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COLUMN ONE

Town Tries to Police the Parents

Like other communities, St. Clair Shores, Mich., responded to increasing teen crime by passing a 'parental-responsibility' ordinance. But the first prosecution is raising troubling questions.

April 21, 1996|BARRY SIEGEL | TIMES STAFF WRITER

ST. CLAIR SHORES, Mich. — Where the hell are the parents? It shouldn't be like this, Police Detective Jack McFadzen told himself. It didn't used to be like this. Not where he grew up.

McFadzen, search warrant in hand, was standing in the Provenzano home, a neat wood-frame house nestled on a quiet cul-de-sac in this suburb north of Detroit. He was standing, to be precise, in the attic bedroom of the Provenzanos' 16-year-old son. To the St. Clair Shores police sergeant, this boy's room looked atrocious.

The black-painted walls and psychedelic posters he could endure, even if they did make the room resemble a dope house. Kids have to express themselves, after all. But the marijuana roaches, the open beer bottles, the absolute unkempt filth--those he could not condone. Nor could he condone what else he saw.

In the last week, there had been three late-night burglaries at St. Isaac Jogues Church, just down the street from the Provenzano home. Checks, candy and $3,500 in cash donations had been stolen. Here, in the Provenzano boy's bedroom, McFadzen's eyes now rested on part of the booty.

At the detective's side, Anthony Provenzano, the boy's father, stared in disbelief. He didn't know, he said. He didn't realize.

McFadzen studied this father. Provenzano, 47, worked as a cook at a nearby restaurant. To the detective, he appeared a meek and mild man. An even-tempered, soft-spoken man, inclined toward the paths of least resistance. A man who'd lost control of his son.

McFadzen had been seeing more and more situations like this one. Parents looking the other way while their teenagers mouthed off, fought, violated curfew, abused drugs. Parents expecting the schools to pick up the slack. Parents wanting to be buddies with their kids. The trend disturbed him so much, he'd urged St. Clair Shores, in 1994, to adopt a "parental-responsibility" ordinance.

That the City Council had done, readily. St. Clair Shores' ordinance spelled out a detailed list of "parental duties," as well as penalties--including jail time--for parents who "have failed to act responsibly and reasonably in the supervision of their minor children."

They'd never enforced the ordinance, though. Doing so, after all, would raise all sorts of tricky issues. How to define good parenting? How to compel it by statute? Was there really such a thing as parental malfeasance?

Maybe, McFadzen reasoned, it was time to find out.

So began what promises to be an uncommon test for an increasingly popular type of statute.

Dozens of communities, and 10 states, have adopted parental-responsibility ordinances in recent years. Usually, authorities threaten parents with these measures, rather than punish them. When they are enforced, parents almost always settle rather than fight. The Provenzanos, however, have opted for a jury trial.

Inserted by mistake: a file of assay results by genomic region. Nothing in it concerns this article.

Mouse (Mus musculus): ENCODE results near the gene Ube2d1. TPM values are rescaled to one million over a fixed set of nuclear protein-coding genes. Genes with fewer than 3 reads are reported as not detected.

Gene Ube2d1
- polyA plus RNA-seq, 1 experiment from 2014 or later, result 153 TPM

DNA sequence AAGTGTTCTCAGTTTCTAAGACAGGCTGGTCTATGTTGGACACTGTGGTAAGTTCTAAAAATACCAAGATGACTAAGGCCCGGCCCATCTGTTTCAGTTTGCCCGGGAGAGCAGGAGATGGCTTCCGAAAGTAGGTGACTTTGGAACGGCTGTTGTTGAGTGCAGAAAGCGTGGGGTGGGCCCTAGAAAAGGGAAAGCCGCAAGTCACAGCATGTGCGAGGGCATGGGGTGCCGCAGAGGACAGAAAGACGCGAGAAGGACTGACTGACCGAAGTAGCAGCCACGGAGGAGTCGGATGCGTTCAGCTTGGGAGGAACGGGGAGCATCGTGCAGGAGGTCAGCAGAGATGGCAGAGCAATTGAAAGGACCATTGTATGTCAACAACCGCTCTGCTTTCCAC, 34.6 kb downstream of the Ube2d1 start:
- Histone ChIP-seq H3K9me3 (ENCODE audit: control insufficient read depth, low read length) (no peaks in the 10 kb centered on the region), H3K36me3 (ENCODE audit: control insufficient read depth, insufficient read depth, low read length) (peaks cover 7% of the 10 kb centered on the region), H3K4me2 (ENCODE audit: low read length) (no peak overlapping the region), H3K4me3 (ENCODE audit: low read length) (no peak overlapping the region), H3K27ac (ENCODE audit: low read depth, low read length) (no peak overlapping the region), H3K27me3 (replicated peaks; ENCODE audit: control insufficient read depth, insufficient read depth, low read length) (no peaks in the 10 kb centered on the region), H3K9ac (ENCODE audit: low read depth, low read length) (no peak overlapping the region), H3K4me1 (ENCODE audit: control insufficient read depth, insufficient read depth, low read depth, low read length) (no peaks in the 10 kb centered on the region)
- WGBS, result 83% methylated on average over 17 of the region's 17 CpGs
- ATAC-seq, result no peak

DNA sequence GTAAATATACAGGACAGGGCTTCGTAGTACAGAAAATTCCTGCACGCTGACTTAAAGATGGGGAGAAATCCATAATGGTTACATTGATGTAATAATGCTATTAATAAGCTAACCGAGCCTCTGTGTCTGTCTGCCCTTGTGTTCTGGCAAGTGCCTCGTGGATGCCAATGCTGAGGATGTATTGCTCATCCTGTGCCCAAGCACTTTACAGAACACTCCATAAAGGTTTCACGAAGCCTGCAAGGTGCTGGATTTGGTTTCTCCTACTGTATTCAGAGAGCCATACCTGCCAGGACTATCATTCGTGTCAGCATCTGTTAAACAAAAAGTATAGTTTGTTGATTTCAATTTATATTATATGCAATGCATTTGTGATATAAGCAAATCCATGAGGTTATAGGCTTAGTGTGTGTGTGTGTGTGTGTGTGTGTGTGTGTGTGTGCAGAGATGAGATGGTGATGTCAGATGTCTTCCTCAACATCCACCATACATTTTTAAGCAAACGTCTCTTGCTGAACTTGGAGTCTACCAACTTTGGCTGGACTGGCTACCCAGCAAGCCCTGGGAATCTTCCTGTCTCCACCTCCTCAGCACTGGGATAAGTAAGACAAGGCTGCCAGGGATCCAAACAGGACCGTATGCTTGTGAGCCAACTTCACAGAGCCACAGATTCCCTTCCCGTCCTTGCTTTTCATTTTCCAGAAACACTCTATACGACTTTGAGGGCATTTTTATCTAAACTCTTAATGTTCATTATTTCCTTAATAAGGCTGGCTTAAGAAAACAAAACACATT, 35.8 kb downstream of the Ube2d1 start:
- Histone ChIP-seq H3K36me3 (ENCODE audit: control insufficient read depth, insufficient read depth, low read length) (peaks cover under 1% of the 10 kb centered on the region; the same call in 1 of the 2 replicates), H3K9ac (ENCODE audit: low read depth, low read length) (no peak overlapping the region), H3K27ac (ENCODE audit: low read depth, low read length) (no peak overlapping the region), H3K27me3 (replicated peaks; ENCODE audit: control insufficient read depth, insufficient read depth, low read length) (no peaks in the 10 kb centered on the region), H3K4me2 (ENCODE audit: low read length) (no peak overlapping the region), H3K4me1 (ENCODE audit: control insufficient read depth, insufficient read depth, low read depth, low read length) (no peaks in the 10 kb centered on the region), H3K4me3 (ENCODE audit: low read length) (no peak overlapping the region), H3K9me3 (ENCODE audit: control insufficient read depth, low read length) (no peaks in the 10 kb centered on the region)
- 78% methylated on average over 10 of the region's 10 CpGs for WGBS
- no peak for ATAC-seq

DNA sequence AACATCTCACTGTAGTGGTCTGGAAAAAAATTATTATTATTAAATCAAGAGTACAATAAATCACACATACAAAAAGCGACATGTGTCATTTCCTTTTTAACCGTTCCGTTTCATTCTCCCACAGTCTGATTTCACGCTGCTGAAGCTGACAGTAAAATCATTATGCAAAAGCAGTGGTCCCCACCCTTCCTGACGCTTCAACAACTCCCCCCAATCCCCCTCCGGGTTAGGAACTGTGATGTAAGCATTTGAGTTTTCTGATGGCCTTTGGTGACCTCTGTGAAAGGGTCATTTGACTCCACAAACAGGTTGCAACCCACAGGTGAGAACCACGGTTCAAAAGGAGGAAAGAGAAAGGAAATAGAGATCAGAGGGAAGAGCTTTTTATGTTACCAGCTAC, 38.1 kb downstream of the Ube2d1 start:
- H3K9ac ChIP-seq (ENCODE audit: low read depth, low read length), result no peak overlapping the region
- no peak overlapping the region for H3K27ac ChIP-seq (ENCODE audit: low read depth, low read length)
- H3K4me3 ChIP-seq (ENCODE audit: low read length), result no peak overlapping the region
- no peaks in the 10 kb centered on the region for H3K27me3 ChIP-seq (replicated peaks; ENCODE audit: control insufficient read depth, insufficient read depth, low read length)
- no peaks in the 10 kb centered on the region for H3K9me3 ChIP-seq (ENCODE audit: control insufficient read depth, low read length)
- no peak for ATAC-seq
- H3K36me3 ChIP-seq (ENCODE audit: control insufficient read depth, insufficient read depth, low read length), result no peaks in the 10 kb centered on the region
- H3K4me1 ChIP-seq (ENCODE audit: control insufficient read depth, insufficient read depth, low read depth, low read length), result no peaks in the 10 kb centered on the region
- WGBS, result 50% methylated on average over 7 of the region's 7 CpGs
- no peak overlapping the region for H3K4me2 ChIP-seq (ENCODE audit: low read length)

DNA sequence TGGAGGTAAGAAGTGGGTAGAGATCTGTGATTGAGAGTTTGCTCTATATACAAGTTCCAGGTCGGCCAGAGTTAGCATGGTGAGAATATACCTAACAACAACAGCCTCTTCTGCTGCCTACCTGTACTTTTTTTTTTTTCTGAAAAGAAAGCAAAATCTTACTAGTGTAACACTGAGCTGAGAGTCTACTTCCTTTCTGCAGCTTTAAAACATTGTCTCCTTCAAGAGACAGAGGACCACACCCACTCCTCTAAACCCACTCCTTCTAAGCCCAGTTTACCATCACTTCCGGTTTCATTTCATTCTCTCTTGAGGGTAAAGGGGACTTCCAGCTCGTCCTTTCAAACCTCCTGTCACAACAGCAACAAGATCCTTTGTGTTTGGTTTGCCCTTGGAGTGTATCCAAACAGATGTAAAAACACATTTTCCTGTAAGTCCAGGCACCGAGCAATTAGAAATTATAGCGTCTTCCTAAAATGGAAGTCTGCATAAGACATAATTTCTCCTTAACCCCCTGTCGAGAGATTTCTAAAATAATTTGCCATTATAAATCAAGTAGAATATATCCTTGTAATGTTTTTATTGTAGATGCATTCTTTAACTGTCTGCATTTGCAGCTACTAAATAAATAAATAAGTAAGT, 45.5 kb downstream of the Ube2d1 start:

On May 6, as a result, 12 of their fellow citizens will be asked to decide a difficult question indeed: Can one suburban town, struggling to hold the line against delinquency and disarray, pull up a chair at the family table? Can St. Clair Shores dictate how parents rear their children?

McFadzen looks forward to that day. "This one," he said, "is a textbook test case."

Transitional Time for Working-Class Town

There is something misleading about this town's slogan as the "boating capital of Michigan." St. Clair Shores, population 68,000, undeniably does have six large marinas, and it certainly is perched on the bank of Lake St. Clair. Few of its citizens own yachts, though. They sell them and service them, and cater to those who use them. St. Clair Shores is blue collar, working class, almost entirely white. Manufacturing and retail trade are by far the greatest sources of employment. Almost a quarter of the town's citizens lack a high school diploma; 80% don't have a college degree. The average price for a home is $83,000.

What St. Clair Shores can offer, in place of affluence and high culture, is a sense of order.

Jack McFadzen, now 48, felt restored when he moved his family here in 1977. After a tour of duty in the Detroit Police Department's tough 5th Precinct--watching toddlers in diapers run loose on the street, watching infants made orphans by their moms' gun-happy boyfriends--he finally felt back in his own environment. St. Clair Shores reminded him of Roseville, another Detroit suburb, where he grew up in the years after World War II. Kids being kids, parents being parents; just like in his father's home, where he learned respect and boundaries. An occasional scuffle at a Burger King was all McFadzen faced in his early years with the St. Clair Shores Police Department.

Then, gradually, starting in the mid-1980s, conditions began to change. It was a transitional time for the entire region, as for communities across the nation. Slow growth, combined with a declining and aging population, created some of the problems. But so did the shrinking average household size: St. Clair Shores suddenly had a growing number of single-parent homes.

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